Tag Archives: Steve Howe

The Spirit Of Cecilia Says, “Yes!”

Roger Dean’s logo for Yes, one of the most recognizable in rock

No site devoted to discussing progressive rock music (among many other topics!) can ignore for long a true giant of the genre: YES. Dating from the late ‘60s, Yes was one of the first prog groups to achieve mainstream success. More than fifty years later, they are still active, so Spirit of Cecilia has decided to divide our discussion of them into three parts. This post will focus on their music beginning with their 1969 eponymously titled debut album through 1973’s live album Yessongs. Let’s join Editor-In-Chief Brad Birzer, Arts Editor Tad Wert, and all around brilliant writer/musician Kevin McCormick as they attempt to analyze the music of one of the most influential and productive groups in rock history.

Brad: My earliest prog memory is of Yes.  I’m the youngest of three boys (with my oldest brother being eight years older and my older brother being five years older), and I was exposed to all kinds of music at a very young age.  In our house, we had classical, jazz, big band, musicals, and every variety of rock and pop. Sometime around 1973 or 1974 (the memory is somewhat fuzzy on the details–I was only five or six), I discovered the three-disk set of Yessongs.  I was stunned–especially by the artwork which I studied like a talisman. Later, when I was older, I appreciated the music.  But, at first, it was Roger Dean’s paintings that grabbed me fiercely. I count Yessongs as my first real prog love.  And, love it was. It wouldn’t be until Kansas’s Leftoverature and ELO’s Out of the Blue that I found albums to rival Yessongs in terms of artistic beauty.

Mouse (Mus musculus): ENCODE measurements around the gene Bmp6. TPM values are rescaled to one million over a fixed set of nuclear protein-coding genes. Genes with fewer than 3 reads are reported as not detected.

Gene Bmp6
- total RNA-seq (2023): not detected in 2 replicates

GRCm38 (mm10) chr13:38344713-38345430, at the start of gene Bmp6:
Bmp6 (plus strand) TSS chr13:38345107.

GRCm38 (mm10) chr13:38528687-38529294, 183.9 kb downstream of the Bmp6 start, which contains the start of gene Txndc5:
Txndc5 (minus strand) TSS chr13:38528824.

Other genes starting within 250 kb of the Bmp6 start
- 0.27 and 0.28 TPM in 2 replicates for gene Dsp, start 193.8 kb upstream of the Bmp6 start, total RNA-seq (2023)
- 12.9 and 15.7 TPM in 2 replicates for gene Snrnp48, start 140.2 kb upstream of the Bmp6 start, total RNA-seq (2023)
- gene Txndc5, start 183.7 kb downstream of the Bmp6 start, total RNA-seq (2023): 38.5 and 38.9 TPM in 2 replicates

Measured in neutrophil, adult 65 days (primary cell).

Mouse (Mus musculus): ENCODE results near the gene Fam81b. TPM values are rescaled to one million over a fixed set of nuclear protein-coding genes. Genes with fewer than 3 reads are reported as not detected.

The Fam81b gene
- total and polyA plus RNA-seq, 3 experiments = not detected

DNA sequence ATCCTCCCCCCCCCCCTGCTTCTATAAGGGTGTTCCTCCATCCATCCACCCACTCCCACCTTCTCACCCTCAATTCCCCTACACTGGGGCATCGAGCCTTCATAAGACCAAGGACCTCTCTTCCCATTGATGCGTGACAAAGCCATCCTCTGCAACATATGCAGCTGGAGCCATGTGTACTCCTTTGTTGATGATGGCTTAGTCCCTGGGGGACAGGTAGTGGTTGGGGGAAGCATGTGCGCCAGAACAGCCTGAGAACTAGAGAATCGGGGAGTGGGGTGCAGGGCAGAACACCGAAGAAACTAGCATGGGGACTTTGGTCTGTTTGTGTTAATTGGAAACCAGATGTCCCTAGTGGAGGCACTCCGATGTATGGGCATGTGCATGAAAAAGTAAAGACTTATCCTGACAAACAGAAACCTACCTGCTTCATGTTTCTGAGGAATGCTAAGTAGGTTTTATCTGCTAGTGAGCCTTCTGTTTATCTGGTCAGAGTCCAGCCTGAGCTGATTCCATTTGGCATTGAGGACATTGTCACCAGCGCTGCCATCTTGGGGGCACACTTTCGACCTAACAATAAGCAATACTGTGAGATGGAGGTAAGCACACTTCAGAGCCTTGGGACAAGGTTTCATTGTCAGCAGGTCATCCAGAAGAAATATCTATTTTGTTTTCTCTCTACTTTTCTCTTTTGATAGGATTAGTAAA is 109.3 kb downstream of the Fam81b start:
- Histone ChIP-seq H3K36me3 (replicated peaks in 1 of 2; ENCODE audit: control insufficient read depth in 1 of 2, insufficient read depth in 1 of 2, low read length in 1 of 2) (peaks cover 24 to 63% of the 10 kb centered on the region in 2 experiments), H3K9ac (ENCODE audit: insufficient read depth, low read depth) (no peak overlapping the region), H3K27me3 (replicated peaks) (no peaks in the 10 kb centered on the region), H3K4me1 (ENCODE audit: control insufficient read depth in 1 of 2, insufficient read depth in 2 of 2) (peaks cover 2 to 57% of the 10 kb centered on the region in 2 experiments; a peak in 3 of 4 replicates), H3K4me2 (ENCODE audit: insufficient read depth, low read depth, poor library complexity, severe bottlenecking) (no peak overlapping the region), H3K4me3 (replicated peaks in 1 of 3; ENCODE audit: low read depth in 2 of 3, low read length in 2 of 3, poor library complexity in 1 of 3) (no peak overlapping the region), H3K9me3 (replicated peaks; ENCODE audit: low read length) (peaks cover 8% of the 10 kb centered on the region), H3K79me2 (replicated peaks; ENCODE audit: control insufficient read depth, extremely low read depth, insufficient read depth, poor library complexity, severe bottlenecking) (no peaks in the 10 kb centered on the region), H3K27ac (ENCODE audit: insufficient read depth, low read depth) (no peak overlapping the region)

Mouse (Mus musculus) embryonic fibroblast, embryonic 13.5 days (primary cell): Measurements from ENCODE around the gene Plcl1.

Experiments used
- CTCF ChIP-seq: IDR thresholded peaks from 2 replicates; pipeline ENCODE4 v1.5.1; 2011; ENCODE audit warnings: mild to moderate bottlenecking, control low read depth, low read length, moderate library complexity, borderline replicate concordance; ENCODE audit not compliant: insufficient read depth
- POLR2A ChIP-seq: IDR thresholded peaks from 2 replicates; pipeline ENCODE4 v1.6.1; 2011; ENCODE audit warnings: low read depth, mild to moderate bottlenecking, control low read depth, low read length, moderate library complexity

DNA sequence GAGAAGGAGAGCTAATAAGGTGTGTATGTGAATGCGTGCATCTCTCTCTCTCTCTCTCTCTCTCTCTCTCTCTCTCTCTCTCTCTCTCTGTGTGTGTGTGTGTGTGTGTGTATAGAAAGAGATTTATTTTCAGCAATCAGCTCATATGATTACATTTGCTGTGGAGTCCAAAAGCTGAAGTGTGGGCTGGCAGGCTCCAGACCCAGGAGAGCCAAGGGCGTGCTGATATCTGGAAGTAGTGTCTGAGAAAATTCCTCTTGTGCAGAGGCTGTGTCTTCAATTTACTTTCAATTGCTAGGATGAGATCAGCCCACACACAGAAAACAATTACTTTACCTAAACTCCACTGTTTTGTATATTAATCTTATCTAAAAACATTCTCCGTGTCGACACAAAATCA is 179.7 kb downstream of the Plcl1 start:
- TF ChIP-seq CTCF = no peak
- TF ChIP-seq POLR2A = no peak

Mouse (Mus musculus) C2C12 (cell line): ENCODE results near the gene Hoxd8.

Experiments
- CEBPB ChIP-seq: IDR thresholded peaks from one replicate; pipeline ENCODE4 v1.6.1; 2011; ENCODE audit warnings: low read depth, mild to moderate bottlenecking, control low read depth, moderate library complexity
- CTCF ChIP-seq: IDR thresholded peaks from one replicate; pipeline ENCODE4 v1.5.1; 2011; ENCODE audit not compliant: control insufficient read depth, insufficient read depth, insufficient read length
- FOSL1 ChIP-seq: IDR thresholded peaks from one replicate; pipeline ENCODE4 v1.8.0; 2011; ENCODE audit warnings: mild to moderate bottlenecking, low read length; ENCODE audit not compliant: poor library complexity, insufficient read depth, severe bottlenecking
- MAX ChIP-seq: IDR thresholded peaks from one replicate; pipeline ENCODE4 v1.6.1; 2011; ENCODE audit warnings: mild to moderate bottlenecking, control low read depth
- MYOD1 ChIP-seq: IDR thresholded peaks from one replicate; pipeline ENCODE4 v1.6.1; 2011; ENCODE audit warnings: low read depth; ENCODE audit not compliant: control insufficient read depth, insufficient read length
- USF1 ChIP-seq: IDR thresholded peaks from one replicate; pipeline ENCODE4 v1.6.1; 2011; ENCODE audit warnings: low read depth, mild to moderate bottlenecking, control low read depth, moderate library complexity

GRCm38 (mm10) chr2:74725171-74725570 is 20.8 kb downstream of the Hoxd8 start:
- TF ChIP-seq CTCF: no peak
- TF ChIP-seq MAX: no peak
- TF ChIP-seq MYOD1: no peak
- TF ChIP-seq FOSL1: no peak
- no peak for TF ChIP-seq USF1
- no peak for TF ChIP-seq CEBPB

Yes is certainly my earliest progressive rock love, and, from them, thanks to my brothers, I began to listen to Kansas, Jethro Tull, and Genesis.

While Yes has now experienced a massive history–indeed, is there a rock band that can quite match it in terms of malleability and lovegevity?–it’s the period of the Yes Album through Going for the One that seems nearly flawless.  To think about the albums of that period–The Yes Album, Fragile, Close to the Edge, Tales, Relayer, and Going for the One–is to be overwhelmed!  Such innovation and harmonic glory, all wrapped into a neat package.

When I was younger, Fragile was my favorite of the Yes albums.  But, ever since starting college, Close to the Edge has been my favorite.  Indeed, not just my favorite Yes album, but a favorite album.  If forced to rank it, it would compete (not necessarily defeat) Moving Pictures, The Colour of Spring, Spirit of Eden, and Selling England by the Pound.  If it’s fallen out of the top five for me, it’s only because Big Big Train released The Underfall Yard in 2009.

Kevin: Looking back at the early stages of Yes, it’s important to remember the context of the music of that time: it was all over the map.  There was a collision of styles brought together by much of the experimentation and cultural upheaval of the 1960’s.  Prior to this most musicians and audiences stayed in their respective corners. 

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